In fact, if anything, the record here suggests that the court believed that defendant's failure to reply to the interrogatories entirely stemmed from the fault of petitioner; thus the court declined to default defendant and gave him an additional five weeks to answer.  In addition, the real parties in interest allege that at the time the trial judge entered the order he stated that he was unwilling to punish the defendant for the failings of counsel. Petitioner nowhere denies the truth of this allegation. In this respect we believe that it would have been preferable for the trial court to have made a finding that the attorney, rather than the party, had failed to serve the answers.
Third: Petitioner relies on Lund v. Superior Court (1964) 61 Cal.2d 698 [ 39 Cal.Rptr. 891, 394 P.2d 707], for the proposition that the trial court lacked jurisdiction to tax costs against petitioner because petitioner had never been subject to a court order which he thereafter disobeyed.  Lund, however, holds that no penalty may be assessed against a nonparty witness until he has disobeyed an order to which he was subjected. That case does not purport to alter the provisions of subdivision (d) which pertain only to parties and their attorneys. In Lund we specifically pointed out that subdivision (d) expresses an exception to the requirement of precedent motion and order because a party is already before the court. ( Id. at p. 712, fn. 7.) Although an attorney is not technically a party, he too is already before the court; as we have seen, the statute provides that sanctions may also be imposed against him without a precedent motion and order.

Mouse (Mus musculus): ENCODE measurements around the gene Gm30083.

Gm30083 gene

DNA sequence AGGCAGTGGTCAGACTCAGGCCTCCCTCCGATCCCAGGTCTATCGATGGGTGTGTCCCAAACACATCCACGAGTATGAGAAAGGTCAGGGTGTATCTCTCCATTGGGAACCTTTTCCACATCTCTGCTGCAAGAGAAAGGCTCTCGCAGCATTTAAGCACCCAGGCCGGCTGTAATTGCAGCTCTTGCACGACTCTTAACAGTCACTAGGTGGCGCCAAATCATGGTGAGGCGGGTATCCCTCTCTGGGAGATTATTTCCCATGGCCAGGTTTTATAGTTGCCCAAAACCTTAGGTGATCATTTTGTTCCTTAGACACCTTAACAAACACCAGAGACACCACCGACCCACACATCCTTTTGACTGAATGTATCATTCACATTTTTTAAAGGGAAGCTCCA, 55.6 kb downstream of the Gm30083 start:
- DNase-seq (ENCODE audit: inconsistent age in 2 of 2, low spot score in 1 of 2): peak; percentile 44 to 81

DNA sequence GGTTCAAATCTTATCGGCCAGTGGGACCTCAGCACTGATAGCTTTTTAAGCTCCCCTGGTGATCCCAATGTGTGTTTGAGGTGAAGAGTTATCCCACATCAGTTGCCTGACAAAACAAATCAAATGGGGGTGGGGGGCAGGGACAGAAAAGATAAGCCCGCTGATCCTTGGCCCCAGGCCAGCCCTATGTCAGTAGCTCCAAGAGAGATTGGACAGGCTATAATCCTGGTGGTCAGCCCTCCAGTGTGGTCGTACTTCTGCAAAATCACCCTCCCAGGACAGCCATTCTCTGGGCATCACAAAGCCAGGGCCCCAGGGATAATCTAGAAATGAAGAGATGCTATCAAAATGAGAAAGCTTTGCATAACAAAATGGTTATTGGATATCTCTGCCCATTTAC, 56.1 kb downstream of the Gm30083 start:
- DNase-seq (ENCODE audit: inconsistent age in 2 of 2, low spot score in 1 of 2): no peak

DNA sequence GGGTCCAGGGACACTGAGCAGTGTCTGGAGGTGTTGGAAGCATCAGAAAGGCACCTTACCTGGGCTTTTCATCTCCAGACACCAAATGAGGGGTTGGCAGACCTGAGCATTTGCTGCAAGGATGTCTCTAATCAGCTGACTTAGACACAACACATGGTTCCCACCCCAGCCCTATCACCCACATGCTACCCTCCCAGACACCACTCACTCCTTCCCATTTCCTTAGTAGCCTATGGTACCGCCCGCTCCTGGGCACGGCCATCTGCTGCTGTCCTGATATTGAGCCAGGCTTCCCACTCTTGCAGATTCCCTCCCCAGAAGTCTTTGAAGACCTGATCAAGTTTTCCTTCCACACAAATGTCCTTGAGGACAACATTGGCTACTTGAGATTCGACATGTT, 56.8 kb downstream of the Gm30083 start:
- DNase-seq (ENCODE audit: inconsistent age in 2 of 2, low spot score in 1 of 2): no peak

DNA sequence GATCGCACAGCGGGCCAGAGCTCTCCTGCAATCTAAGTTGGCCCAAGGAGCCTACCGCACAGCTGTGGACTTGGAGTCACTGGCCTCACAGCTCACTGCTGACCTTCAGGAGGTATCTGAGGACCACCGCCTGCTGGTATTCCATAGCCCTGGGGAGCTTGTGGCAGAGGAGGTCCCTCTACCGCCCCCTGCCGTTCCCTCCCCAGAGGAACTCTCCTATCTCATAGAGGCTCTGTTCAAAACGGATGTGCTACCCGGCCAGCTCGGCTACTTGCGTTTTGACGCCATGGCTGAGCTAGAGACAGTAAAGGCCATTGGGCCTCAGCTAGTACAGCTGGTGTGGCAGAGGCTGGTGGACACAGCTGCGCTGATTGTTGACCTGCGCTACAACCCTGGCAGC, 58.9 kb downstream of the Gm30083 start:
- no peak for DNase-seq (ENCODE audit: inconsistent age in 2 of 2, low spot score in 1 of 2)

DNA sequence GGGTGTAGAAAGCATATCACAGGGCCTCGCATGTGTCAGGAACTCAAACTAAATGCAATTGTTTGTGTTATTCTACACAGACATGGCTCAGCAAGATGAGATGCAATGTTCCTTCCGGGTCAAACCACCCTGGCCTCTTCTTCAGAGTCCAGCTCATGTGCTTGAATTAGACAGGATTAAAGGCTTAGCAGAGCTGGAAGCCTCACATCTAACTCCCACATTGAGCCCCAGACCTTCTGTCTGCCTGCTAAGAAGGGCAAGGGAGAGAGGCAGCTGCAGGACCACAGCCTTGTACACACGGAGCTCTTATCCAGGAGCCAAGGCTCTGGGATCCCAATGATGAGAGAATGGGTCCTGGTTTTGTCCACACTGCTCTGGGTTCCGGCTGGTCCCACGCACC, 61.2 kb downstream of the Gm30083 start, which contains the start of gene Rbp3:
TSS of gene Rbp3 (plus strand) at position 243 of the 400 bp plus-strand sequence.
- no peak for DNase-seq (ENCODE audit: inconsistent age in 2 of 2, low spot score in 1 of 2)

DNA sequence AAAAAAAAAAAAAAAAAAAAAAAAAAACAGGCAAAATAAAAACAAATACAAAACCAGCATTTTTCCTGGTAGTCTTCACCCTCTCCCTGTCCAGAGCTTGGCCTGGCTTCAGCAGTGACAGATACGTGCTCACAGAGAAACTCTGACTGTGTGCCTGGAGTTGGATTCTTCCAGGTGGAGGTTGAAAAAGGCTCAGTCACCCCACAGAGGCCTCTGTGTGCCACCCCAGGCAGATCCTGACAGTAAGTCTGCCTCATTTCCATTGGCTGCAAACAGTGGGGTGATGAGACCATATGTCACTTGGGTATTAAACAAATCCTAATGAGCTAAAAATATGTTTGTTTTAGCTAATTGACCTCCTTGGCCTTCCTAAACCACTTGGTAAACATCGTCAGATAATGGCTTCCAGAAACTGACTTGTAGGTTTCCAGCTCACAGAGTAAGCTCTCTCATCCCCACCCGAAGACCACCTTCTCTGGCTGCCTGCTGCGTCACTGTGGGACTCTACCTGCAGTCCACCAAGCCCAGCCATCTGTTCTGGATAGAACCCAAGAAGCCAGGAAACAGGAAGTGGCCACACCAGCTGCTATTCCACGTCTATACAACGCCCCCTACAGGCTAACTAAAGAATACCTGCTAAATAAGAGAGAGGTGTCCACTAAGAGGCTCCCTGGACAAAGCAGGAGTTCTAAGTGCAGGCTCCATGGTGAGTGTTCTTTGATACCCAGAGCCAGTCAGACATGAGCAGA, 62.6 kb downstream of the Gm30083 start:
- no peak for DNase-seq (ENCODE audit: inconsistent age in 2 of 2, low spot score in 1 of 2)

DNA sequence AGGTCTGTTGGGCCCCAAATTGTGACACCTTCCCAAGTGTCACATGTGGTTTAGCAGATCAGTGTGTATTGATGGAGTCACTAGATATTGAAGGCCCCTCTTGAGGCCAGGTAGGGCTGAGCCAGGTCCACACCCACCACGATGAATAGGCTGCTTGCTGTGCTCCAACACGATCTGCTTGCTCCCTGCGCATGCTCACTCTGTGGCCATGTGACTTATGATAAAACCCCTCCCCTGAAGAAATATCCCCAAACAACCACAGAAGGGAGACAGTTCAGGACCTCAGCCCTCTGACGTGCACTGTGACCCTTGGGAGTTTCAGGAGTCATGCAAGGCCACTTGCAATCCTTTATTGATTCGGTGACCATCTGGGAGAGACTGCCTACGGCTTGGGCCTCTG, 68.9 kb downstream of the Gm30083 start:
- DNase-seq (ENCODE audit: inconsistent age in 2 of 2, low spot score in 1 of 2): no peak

Petitioner's attempted reading would repeal that portion of Code of Civil Procedure section 2034, subdivision (d), which empowers trial courts to tax costs for compelling discovery against an attorney whose conduct has necessitated resort to that statute. To accomplish the expedition requisite to successful discovery proceedings sanctions may sometimes be necessary; it is not our province to nullify them.
The order to show cause is discharged and the writ prayed for is denied.
Traynor, C.J., McComb, J., Peters, J., Peek, J., Mosk, J., and Burke, J., concurred.